Antoine-Henri Becquerel, a French physicist, was born Dec. 15, 1852. In February of 1896, Becquerel was studying the phosphorescence of various minerals, including some salts of uranium. X-rays had just been discovered the month before, and Becquerel was trying to see if phosphorescent materials produced X-rays. Accordingly, he was exposing materials to the sun, making them glow, and seeing if they gave off rays that would affect a photographic plate wrapped with paper. One day the sun failed to show, so he stuck his specimens, still sitting on the paper-wrapped plate, in a drawer. When he developed the plate, he found that there were images on the plate, even though both plate and samples had been in total darkness (first image). The uranium salts were giving off some kind of invisible rays that were penetrating the paper. Becquerel had discovered radioactivity. He announced the results the very next day, on Mar. 2, and by May he was able to state that it was the uranium, and not the other elements in his specimens, that was producing the mysterious radiation. All of Becquerel’s papers on radioactivity appeared in the Comptes Rendu (Proceedings) of the French Academy of Sciences, and we have them all in the Library’s serials collection.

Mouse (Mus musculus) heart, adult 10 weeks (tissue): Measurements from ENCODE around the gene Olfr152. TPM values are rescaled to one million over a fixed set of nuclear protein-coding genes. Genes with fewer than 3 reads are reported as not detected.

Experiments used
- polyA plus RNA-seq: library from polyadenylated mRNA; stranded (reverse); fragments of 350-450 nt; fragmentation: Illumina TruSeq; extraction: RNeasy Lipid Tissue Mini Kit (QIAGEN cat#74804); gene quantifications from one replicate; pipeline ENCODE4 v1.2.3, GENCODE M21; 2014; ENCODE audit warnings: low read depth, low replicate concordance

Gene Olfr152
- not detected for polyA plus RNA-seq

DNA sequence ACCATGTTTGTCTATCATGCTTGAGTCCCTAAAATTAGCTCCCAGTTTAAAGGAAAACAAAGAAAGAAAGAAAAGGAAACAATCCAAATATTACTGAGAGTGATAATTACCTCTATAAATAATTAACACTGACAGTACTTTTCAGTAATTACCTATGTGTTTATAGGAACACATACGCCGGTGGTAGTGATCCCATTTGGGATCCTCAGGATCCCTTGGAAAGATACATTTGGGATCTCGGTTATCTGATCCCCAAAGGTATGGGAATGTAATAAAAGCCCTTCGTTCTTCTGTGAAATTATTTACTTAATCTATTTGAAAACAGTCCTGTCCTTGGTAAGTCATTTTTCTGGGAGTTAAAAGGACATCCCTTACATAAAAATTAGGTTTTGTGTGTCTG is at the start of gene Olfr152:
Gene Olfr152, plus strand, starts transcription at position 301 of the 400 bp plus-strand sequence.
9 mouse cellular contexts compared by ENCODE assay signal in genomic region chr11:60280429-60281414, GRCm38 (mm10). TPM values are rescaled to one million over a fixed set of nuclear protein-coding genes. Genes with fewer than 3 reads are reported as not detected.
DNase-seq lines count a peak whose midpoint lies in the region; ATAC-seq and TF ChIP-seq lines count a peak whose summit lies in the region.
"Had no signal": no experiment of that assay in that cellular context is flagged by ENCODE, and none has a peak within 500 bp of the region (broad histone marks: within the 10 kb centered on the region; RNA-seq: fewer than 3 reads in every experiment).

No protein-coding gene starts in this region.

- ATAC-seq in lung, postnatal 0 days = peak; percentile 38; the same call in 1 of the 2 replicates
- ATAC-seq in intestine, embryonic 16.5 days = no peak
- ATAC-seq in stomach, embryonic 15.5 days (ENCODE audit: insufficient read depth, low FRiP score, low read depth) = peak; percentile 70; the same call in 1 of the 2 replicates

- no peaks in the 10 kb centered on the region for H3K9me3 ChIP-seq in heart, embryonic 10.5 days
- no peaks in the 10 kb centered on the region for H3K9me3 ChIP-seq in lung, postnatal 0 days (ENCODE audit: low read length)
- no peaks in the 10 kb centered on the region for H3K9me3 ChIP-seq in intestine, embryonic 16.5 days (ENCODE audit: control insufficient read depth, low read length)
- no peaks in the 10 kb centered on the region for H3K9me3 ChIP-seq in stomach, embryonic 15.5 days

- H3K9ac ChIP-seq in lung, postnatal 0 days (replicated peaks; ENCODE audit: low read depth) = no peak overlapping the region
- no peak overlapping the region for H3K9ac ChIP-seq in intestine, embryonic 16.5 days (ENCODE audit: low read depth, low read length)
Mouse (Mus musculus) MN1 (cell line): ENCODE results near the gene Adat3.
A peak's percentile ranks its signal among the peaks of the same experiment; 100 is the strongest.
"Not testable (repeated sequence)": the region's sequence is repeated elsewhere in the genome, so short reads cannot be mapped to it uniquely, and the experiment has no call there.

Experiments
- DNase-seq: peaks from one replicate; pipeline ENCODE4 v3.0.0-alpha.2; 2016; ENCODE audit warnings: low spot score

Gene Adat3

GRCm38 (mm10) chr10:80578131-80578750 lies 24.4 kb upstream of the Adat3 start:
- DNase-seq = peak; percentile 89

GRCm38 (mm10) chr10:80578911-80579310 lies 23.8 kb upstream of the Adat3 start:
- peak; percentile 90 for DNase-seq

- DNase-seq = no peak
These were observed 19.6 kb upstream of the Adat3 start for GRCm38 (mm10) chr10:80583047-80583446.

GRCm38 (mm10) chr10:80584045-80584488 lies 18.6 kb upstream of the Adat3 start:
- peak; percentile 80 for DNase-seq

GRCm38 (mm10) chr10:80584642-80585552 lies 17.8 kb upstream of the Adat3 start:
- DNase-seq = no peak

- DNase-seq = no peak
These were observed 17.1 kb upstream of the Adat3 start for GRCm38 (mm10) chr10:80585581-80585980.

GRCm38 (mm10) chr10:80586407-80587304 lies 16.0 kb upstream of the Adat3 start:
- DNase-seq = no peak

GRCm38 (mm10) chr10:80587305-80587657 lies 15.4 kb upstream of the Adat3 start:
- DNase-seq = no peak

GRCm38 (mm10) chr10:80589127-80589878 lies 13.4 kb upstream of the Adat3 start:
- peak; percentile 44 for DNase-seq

Two years after Becquerel made his momentous discovery, Marie and Pierre Curie discovered another radioactive material, radium. The second photograph shows Becquerel visiting the Curies’ lab. In 1903, Becquerel and the Curies shared the Nobel Prize in physics for their discoveries. The final portrait depicts Bequerel in his middle fifties. He died shortly thereafter, in 1908.
Dr. William B. Ashworth, Jr., Consultant for the History of Science, Linda Hall Library and Associate Professor, Department of History, University of Missouri-Kansas City. Comments or corrections are welcome; please direct to email@example.com.